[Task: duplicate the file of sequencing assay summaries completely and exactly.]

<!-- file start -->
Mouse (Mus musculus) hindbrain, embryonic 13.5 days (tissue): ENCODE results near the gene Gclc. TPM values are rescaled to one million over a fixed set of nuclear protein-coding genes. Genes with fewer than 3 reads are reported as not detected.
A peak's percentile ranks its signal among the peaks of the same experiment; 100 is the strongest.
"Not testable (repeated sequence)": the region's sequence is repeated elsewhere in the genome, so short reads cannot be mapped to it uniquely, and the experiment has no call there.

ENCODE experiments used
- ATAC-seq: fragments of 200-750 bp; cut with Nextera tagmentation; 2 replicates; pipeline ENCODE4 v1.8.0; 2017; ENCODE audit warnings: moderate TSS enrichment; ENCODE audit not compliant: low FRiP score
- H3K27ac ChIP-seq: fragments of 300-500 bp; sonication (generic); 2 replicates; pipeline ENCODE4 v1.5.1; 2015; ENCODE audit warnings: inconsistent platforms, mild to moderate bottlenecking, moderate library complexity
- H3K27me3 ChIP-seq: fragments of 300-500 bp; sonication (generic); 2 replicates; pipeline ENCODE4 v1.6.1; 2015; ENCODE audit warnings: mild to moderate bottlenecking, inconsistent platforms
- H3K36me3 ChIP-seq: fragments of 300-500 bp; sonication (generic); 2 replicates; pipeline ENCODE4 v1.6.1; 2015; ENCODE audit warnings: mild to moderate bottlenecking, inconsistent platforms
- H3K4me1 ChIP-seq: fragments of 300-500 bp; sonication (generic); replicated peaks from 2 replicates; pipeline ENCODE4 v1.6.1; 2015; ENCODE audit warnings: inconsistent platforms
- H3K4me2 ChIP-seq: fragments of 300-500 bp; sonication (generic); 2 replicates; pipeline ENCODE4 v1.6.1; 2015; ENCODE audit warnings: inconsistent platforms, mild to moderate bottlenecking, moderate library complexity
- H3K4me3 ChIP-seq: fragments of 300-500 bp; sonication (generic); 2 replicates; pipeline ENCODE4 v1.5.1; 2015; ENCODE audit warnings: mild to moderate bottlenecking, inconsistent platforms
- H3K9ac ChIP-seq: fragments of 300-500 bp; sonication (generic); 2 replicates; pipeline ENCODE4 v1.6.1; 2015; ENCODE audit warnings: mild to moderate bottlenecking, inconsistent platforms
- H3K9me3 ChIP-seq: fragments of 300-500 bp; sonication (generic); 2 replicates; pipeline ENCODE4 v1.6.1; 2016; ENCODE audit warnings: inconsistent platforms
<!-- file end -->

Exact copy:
Mouse (Mus musculus) hindbrain, embryonic 13.5 days (tissue): ENCODE results near the gene Gclc. TPM values are rescaled to one million over a fixed set of nuclear protein-coding genes. Genes with fewer than 3 reads are reported as not detected.
A peak's percentile ranks its signal among the peaks of the same experiment; 100 is the strongest.
"Not testable (repeated sequence)": the region's sequence is repeated elsewhere in the genome, so short reads cannot be mapped to it uniquely, and the experiment has no call there.

ENCODE experiments used
- ATAC-seq: fragments of 200-750 bp; cut with Nextera tagmentation; 2 replicates; pipeline ENCODE4 v1.8.0; 2017; ENCODE audit warnings: moderate TSS enrichment; ENCODE audit not compliant: low FRiP score
- H3K27ac ChIP-seq: fragments of 300-500 bp; sonication (generic); 2 replicates; pipeline ENCODE4 v1.5.1; 2015; ENCODE audit warnings: inconsistent platforms, mild to moderate bottlenecking, moderate library complexity
- H3K27me3 ChIP-seq: fragments of 300-500 bp; sonication (generic); 2 replicates; pipeline ENCODE4 v1.6.1; 2015; ENCODE audit warnings: mild to moderate bottlenecking, inconsistent platforms
- H3K36me3 ChIP-seq: fragments of 300-500 bp; sonication (generic); 2 replicates; pipeline ENCODE4 v1.6.1; 2015; ENCODE audit warnings: mild to moderate bottlenecking, inconsistent platforms
- H3K4me1 ChIP-seq: fragments of 300-500 bp; sonication (generic); replicated peaks from 2 replicates; pipeline ENCODE4 v1.6.1; 2015; ENCODE audit warnings: inconsistent platforms
- H3K4me2 ChIP-seq: fragments of 300-500 bp; sonication (generic); 2 replicates; pipeline ENCODE4 v1.6.1; 2015; ENCODE audit warnings: inconsistent platforms, mild to moderate bottlenecking, moderate library complexity
- H3K4me3 ChIP-seq: fragments of 300-500 bp; sonication (generic); 2 replicates; pipeline ENCODE4 v1.5.1; 2015; ENCODE audit warnings: mild to moderate bottlenecking, inconsistent platforms
- H3K9ac ChIP-seq: fragments of 300-500 bp; sonication (generic); 2 replicates; pipeline ENCODE4 v1.6.1; 2015; ENCODE audit warnings: mild to moderate bottlenecking, inconsistent platforms
- H3K9me3 ChIP-seq: fragments of 300-500 bp; sonication (generic); 2 replicates; pipeline ENCODE4 v1.6.1; 2016; ENCODE audit warnings: inconsistent platforms